1.     Don't be afraid to consume some fiber. Remember, this is a low FODMAP diet, now a zero FODMAP diet. On the other hand, don’t overdo it. Depending on your IBS subtype and symptoms (diarrhea or constipation), you might need to be on the low or high end of those recommendations. As you increase your fiber intake, make sure to also drink enough water during the day.

2.     Be sure to choose low FODMAP whole grains (brown rice, millet, quinoa) and don't limit yourself to the "white" stuff. There is a tendency for people to gravitate towards either avoiding grains altogether or mostly eat white rice, white-rice flour based products (crackers, gluten-free bread). By including more whole grains, in addition to the fiber (2-4 grams per cup of cooked brown rice, quinoa, quinoa-corn pasta or millet), you will get other important nutrients as well.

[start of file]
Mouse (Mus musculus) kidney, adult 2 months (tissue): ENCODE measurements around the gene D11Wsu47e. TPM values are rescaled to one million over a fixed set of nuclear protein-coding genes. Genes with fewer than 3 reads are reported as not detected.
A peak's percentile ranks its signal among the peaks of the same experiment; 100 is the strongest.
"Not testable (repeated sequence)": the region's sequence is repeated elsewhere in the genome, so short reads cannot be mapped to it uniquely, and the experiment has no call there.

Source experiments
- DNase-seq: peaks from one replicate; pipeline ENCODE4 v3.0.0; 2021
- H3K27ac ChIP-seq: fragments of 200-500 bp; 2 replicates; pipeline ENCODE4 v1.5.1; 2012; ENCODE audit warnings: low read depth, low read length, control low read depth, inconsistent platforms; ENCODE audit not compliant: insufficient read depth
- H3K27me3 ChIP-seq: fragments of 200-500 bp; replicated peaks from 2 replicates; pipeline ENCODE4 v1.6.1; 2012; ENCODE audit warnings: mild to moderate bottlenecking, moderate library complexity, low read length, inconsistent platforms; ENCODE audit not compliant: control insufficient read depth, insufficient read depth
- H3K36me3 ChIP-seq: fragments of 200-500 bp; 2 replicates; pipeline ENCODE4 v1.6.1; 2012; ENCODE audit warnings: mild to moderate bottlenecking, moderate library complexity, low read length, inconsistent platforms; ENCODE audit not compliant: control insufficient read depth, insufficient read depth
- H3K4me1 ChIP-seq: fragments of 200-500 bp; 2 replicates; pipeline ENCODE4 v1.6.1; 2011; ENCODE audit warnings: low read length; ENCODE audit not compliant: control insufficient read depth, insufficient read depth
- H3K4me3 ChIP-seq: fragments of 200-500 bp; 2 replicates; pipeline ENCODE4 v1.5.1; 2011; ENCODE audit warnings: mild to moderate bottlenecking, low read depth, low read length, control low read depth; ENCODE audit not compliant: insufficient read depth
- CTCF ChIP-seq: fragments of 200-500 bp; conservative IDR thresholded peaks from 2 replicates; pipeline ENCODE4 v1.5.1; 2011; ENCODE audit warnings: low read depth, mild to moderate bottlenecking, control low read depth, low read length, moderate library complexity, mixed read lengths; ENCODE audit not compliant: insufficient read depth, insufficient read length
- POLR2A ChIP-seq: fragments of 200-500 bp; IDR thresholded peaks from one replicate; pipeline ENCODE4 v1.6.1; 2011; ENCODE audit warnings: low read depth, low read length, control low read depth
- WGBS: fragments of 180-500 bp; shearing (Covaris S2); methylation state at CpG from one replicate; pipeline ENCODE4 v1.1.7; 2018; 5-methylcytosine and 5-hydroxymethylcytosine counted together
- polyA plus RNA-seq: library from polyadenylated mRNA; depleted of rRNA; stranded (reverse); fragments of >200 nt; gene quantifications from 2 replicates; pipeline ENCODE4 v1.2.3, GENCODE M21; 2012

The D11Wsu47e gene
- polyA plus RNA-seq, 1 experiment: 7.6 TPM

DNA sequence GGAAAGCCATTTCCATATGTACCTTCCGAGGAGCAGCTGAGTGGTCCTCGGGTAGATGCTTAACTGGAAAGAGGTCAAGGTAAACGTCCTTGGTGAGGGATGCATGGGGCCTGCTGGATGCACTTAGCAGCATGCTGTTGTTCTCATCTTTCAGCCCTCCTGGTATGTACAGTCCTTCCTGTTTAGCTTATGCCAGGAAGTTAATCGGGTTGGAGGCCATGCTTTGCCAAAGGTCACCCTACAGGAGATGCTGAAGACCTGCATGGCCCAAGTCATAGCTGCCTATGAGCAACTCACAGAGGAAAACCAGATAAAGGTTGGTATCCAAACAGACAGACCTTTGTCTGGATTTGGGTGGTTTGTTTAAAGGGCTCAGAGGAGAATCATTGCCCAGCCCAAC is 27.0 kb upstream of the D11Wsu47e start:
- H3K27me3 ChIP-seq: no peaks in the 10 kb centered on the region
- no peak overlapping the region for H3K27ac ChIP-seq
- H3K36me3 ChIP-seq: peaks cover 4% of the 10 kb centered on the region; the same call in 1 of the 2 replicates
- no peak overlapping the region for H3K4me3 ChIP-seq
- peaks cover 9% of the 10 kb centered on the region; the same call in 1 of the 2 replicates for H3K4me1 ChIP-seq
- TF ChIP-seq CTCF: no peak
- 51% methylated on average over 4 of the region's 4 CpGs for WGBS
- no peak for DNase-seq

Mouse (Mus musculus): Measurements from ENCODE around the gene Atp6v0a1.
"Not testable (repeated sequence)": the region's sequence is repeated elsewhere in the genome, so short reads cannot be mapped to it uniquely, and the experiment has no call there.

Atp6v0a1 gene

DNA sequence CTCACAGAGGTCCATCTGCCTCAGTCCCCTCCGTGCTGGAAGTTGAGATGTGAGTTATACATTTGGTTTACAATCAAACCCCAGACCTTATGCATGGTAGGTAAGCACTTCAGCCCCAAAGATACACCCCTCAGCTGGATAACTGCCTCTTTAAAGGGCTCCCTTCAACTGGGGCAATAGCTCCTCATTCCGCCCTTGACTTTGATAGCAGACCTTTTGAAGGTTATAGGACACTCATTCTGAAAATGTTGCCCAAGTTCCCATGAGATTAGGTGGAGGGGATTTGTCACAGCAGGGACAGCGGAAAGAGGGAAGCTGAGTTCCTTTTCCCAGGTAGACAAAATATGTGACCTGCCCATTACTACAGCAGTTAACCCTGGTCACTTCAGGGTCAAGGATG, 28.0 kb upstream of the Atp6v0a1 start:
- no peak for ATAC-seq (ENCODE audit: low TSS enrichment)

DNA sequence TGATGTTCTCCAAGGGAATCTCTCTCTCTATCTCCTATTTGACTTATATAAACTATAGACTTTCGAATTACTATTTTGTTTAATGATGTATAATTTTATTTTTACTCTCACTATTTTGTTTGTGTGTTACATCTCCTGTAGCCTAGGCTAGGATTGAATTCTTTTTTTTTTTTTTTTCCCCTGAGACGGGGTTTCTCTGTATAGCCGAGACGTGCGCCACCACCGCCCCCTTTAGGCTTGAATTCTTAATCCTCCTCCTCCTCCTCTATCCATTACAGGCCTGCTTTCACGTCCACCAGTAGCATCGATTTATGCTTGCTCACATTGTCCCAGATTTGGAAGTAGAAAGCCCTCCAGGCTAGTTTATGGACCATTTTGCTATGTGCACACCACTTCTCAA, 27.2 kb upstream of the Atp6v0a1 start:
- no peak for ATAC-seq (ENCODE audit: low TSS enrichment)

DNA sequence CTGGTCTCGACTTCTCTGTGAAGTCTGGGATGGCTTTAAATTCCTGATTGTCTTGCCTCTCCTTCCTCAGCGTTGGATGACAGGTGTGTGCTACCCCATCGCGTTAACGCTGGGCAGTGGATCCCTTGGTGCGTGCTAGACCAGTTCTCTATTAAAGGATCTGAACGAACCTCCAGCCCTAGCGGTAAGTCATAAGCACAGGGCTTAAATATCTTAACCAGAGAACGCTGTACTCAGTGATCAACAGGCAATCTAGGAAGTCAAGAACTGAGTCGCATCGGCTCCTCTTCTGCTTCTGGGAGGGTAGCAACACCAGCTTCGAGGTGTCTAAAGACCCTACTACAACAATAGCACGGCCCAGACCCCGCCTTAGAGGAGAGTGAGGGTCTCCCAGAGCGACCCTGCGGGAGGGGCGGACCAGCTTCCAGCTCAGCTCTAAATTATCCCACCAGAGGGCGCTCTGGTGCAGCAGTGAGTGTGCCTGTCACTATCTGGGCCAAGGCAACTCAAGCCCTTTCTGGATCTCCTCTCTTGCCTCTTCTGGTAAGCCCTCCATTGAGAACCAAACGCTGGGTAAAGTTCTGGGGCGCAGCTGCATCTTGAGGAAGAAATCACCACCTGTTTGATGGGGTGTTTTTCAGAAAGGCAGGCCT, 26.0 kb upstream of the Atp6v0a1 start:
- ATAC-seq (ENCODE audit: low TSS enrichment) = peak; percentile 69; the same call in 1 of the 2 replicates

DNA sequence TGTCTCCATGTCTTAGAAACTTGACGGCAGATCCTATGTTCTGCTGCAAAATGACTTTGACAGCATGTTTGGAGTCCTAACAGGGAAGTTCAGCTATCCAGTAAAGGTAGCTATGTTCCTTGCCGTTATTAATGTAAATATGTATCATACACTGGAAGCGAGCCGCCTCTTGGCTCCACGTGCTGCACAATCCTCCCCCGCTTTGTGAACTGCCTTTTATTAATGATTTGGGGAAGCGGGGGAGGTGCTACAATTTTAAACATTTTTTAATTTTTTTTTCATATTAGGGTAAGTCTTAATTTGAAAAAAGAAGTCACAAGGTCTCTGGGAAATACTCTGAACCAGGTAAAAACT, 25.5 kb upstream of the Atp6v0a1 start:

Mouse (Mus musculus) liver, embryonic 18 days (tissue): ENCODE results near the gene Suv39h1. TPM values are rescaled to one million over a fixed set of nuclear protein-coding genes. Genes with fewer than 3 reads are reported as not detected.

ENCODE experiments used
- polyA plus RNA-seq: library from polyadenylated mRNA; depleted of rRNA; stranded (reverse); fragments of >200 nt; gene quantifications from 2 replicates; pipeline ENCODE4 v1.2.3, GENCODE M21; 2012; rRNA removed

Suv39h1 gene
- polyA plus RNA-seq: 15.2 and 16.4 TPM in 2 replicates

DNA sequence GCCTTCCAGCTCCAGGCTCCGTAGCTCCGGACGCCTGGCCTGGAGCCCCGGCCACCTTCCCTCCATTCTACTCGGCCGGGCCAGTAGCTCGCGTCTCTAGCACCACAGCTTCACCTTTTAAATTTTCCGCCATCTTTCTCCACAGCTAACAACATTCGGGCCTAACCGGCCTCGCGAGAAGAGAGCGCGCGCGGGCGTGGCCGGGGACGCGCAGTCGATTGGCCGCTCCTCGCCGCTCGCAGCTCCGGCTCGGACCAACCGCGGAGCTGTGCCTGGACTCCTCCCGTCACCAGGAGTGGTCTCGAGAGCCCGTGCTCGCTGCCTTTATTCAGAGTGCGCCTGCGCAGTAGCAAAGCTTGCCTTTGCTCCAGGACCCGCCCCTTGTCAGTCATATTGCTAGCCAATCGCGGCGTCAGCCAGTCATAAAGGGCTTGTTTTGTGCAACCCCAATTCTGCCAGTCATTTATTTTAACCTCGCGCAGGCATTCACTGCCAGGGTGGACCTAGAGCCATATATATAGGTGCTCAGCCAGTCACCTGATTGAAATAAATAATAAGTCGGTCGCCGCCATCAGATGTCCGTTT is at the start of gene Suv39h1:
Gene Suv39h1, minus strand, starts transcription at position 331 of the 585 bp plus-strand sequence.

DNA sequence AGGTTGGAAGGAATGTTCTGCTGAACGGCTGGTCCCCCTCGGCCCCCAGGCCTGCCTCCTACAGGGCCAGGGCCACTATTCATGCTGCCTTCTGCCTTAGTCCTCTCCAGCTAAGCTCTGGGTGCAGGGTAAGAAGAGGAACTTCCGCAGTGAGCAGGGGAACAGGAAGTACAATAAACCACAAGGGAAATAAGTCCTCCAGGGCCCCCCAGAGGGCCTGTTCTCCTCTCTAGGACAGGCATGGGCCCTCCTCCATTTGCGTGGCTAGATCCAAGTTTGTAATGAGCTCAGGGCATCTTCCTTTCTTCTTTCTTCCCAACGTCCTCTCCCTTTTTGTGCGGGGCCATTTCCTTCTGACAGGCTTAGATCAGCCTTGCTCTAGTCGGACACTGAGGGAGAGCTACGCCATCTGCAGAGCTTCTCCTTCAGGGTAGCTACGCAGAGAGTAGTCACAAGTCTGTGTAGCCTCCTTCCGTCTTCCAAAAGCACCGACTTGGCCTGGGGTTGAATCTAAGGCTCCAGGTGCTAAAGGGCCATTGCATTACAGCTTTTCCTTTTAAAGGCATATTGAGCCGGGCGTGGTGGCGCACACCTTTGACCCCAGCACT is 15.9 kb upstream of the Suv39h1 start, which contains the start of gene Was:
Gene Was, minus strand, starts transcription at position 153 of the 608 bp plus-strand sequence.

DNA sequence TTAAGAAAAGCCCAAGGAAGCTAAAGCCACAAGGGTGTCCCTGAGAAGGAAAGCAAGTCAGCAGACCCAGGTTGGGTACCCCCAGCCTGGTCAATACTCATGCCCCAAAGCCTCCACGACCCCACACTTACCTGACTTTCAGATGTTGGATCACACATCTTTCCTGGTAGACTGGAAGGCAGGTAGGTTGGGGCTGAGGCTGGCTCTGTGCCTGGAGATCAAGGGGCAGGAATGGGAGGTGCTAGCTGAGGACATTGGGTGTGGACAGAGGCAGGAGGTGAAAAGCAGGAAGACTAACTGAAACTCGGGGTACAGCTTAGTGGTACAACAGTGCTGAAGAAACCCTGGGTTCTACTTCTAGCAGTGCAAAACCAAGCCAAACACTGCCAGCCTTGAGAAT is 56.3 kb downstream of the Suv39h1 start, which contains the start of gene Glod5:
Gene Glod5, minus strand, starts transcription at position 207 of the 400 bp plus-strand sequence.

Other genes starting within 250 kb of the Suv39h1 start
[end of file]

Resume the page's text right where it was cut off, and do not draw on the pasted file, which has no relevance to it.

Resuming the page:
3.     Choose a variety of low FODMAP fruits and vegetables (keep the skin on) in small portions (1/2 cup is a good benchmark and will provide 2-4 grams of fiber) and spread them out throughout the day. Try some of these:

  • Fruit: raspberries, blueberries, strawberries, kiwifruit, oranges

  • Vegetables: carrots, radishes, kale, Swiss chard, eggplant

4.     Some canned legumes are ok even during the elimination phase (rinse and drain first). Try up to ½ cup per meal or snack (5-8 grams of fiber):

  • Lentils (great in soup, salads or chili)

  • Chickpeas (they are delicious roasted as a snack or sprinkled on salads)

  • Fresh or frozen edamame (boiled and rinsed)

5.     Don’t forget the nuts and seeds. In small amounts, these can contribute good amounts of fiber without triggering symptoms. Try up to 2 tablespoons per meal or snack (1-2 grams of fiber in most nuts/seeds; 10 grams in chia seeds):

  • Nuts: almonds or walnuts – great sprinkled on hot rice/quinoa cereal for breakfast

  • Seeds: pumpkin seeds (good by themselves or as topping for tacos) and chia seeds (in a smoothie or as chia pudding – see my recipe for Cocoa Chia Pudding below - who thought that eating more fiber could look like this?)

Finally, if you feel you need a fiber supplement, consult a dietitian before trying one on your own. If you choose the wrong fiber, you may make your symptoms worse. An expert dietitian can recommend one most suitable to your IBS subtype.